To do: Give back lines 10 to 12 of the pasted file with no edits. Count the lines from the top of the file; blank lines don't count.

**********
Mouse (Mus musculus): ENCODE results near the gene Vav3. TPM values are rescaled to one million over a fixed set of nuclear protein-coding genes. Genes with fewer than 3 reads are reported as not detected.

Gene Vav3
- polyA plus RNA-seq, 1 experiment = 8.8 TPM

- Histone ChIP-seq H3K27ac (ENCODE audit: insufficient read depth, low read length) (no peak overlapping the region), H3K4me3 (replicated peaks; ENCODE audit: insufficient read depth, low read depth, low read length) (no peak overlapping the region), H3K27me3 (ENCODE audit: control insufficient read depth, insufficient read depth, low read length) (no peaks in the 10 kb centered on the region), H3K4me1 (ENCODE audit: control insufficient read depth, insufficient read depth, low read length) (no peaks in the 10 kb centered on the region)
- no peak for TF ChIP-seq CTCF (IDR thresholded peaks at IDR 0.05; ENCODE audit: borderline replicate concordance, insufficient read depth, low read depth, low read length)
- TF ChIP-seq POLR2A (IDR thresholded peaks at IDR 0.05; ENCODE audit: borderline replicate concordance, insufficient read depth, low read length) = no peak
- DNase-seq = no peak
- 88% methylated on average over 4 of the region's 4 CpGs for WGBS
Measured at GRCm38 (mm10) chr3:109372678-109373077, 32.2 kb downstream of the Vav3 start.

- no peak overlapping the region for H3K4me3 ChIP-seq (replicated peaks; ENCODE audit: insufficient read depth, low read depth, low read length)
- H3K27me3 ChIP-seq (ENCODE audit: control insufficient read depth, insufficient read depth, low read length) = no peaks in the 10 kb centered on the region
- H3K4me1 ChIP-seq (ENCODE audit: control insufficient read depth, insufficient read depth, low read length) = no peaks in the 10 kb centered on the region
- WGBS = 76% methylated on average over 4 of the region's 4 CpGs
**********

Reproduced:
- no peak overlapping the region for H3K4me3 ChIP-seq (replicated peaks; ENCODE audit: insufficient read depth, low read depth, low read length)
- H3K27me3 ChIP-seq (ENCODE audit: control insufficient read depth, insufficient read depth, low read length) = no peaks in the 10 kb centered on the region
- H3K4me1 ChIP-seq (ENCODE audit: control insufficient read depth, insufficient read depth, low read length) = no peaks in the 10 kb centered on the region